Childs improves the lives of vulnerable children and their families in Tanzania by creating farming cooperatives, building classrooms and opening clinics.
Barry Childs left Tanzania, his childhood home, as a college-bound teenager, eager to prepare for a comfortable corporate career. When he returned 35 years later, the African country was a vastly different place.
It was 1998. AIDS had orphaned an overwhelming number of children. Villagers were desperately poor. And for many, prospects for a better life were virtually nonexistent. During that visit, Childs decided he would leave his corporate career to help. Less than two years later, he resigned his executive post at Abbott Laboratories and created Africa Bridge.
“The poverty in Tanzania is of an entirely different scale from what we know here,” Childs explains. “Someone in the U.S. earning the minimum wage makes roughly $70 a day, but the average income in rural Tanzania is 70 cents a day. There are well over 2 million orphaned children in a country of just 40 million people.”
Focusing on economic development, Africa Bridge helps vulnerable children and their families in Tanzania. In a decade, it has expanded to 16 villages, improving the lives of thousands of villagers.
The nonprofit, whose U.S. headquarters are based just outside Portland, Ore., has set up 28 income-generating farming cooperatives for caregivers and built classrooms and clinics for thousands of children. In 2009 alone, Africa Bridge implemented comprehensive care plans – covering housing, clothing and food, social and legal support and schooling – for 3,557 children.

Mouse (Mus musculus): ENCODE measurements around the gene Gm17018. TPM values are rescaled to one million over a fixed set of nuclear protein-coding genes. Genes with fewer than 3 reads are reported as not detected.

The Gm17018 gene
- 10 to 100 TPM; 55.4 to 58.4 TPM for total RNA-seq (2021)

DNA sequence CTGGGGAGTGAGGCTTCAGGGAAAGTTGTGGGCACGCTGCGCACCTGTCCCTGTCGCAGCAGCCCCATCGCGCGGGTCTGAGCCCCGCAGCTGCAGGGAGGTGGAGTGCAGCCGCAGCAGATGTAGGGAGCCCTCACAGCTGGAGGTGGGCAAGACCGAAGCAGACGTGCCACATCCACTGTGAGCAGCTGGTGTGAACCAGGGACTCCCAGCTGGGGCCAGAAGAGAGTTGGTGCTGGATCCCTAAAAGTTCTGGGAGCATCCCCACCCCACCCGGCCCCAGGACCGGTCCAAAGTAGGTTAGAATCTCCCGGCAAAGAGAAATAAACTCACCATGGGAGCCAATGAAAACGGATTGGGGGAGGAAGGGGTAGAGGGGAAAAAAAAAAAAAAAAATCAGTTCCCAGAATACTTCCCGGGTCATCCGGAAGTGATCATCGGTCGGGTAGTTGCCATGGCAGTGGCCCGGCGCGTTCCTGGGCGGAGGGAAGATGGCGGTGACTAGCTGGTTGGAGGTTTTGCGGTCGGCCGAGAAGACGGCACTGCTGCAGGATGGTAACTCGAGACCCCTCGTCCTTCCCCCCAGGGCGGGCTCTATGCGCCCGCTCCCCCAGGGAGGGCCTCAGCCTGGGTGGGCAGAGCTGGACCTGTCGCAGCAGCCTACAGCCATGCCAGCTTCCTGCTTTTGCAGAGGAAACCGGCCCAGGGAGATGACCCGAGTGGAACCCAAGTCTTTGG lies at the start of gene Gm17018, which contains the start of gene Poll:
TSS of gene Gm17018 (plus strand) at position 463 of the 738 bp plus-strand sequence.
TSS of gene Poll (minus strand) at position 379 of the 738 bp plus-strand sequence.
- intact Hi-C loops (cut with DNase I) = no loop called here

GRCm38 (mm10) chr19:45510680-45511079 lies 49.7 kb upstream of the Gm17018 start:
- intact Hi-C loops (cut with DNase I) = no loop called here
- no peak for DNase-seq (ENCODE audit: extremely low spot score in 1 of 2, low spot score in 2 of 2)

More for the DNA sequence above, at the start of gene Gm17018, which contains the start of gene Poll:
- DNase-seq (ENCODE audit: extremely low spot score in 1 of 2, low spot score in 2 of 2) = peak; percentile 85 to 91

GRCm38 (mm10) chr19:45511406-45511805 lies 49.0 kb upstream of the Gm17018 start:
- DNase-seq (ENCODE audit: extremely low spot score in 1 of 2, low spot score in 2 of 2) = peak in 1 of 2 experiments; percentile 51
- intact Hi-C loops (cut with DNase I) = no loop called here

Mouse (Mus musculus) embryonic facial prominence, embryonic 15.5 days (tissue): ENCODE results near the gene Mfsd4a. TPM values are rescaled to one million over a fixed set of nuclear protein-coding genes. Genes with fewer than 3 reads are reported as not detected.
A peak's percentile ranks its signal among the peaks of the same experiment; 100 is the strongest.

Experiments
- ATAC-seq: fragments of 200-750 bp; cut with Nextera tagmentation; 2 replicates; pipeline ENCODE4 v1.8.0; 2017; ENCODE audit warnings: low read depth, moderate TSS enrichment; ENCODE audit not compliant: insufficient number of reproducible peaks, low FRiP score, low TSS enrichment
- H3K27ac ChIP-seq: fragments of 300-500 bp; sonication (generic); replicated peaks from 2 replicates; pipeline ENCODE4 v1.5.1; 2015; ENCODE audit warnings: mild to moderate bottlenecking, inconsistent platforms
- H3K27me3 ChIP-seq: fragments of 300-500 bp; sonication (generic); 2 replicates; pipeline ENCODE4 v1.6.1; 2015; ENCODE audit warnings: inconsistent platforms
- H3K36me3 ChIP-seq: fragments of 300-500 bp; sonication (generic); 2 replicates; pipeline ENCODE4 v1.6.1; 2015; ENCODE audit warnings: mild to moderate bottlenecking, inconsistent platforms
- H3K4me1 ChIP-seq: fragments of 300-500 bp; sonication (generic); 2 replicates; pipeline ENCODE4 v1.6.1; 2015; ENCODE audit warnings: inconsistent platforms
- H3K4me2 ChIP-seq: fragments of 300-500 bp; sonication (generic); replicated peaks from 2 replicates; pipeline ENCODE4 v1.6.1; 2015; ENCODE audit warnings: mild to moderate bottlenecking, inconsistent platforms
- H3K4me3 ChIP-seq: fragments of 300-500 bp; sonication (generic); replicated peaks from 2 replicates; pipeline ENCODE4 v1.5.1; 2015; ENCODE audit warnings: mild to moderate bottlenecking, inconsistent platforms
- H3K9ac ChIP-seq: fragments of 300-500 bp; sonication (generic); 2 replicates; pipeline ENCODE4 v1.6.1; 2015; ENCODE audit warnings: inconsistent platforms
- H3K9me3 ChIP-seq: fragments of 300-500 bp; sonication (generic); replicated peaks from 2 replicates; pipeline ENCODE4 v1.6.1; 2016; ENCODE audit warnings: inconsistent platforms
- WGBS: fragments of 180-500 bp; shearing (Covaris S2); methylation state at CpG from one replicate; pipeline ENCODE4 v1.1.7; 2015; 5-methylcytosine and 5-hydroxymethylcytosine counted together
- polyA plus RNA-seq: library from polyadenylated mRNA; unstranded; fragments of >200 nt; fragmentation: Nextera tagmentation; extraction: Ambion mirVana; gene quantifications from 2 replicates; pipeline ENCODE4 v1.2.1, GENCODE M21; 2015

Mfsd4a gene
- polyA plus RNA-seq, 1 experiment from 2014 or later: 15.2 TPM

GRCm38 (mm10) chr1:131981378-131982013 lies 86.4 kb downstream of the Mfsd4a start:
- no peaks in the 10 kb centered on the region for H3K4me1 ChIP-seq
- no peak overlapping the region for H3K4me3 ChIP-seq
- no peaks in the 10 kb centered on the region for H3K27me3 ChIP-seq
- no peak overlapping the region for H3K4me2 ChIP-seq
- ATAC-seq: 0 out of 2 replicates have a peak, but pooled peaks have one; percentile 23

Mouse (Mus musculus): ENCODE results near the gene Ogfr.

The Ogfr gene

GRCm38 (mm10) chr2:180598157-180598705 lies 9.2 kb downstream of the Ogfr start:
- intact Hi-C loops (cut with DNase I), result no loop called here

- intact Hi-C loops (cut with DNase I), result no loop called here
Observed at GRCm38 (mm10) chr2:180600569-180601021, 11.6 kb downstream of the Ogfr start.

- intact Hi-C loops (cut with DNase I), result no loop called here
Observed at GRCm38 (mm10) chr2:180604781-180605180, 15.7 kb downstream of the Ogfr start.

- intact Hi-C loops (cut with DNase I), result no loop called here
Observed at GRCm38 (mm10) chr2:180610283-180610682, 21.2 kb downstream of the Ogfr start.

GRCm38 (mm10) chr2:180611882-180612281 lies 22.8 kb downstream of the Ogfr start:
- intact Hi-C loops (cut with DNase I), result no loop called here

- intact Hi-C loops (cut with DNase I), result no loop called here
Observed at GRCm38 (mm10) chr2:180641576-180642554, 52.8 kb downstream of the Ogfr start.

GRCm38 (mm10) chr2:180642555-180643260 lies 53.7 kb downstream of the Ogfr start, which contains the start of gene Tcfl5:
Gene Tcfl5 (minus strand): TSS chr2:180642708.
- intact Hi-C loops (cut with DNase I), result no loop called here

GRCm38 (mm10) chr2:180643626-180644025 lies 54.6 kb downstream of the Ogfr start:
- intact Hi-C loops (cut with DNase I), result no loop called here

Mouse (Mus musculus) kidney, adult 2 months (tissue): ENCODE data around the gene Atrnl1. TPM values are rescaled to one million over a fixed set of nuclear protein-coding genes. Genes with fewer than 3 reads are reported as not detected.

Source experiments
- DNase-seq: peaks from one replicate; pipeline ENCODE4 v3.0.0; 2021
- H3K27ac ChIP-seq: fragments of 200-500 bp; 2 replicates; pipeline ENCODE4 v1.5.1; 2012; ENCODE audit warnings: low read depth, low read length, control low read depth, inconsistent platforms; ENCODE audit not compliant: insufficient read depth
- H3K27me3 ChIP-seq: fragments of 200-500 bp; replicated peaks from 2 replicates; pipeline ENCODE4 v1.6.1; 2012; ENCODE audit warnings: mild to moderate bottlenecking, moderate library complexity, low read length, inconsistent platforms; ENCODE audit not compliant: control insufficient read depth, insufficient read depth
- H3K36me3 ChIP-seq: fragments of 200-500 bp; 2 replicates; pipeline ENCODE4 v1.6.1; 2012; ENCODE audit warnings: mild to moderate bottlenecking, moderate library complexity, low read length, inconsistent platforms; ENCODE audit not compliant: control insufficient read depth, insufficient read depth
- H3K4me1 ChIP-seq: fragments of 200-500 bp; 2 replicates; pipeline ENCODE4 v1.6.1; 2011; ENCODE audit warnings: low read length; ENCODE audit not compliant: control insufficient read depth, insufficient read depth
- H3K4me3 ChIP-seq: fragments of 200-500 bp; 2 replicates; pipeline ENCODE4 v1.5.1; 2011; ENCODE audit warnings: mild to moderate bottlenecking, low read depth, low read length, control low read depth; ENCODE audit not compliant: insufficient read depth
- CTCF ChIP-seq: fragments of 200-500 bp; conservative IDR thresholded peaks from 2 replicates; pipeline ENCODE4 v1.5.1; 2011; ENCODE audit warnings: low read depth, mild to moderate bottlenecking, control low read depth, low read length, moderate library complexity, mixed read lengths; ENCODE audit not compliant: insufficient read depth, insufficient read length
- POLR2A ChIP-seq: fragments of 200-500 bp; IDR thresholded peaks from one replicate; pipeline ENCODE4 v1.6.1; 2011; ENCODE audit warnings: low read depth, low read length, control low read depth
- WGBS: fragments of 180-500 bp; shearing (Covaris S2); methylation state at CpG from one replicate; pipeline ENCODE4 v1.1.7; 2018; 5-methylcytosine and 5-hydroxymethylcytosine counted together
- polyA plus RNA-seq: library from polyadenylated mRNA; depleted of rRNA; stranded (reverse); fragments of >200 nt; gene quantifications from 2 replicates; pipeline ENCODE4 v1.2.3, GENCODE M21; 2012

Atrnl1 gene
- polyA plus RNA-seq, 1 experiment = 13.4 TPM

Childs himself had experienced an idyllic boyhood accompanying his father, a British agricultural officer, from village to village. But as an adult, “I’d been rushing around the world and had pretty much forgotten about Tanzania,” Childs says in a soft accent that reveals his British heritage.
He feels that fate brought him back in 1998. Lanky and athletic, Childs set out to visit the high mountain villages he remembered from his childhood. Tanzania was in many ways the same beautiful, peaceful place.
“What hadn’t changed were the people. They were wonderful and welcoming,” says Childs. “What had changed was the poverty and HIV/AIDS. The combination was devastating.”
After he quit his job in 2000, Childs (who does not draw a salary from Africa Bridge) returned to Tanzania to interview government and business leaders, journalists, educators and AIDS patients. Although he originally believed Africa Bridge would be dedicated to helping leaders find solutions to problems, just as he’d so ably done throughout his corporate career, he determined that helping the orphans and their caretakers would be the organization’s top priority.
A father of three, Childs observed that in some villages, nearly half of the children were orphans. Although villagers traditionally take in orphans and care for them along with their own children, Childs saw what a terrible strain that added.
“The choices these people have to make, I can’t imagine,” he says. “With so many children, they have to decide who they can feed that day.”
Childs went back to Tanzania in 2002. In the village of Idweli he organized a three-day meeting with 64 children, eight from eight villages each, who expressed their needs and desires. Sitting in a circle, African style, Childs listened attentively to the children. Then eight of the children were joined by more than 50 adult leaders for a second three-day meeting, to decide a course of action. On the last day, participants of the second meeting agreed on a plan and elected an organizing committee.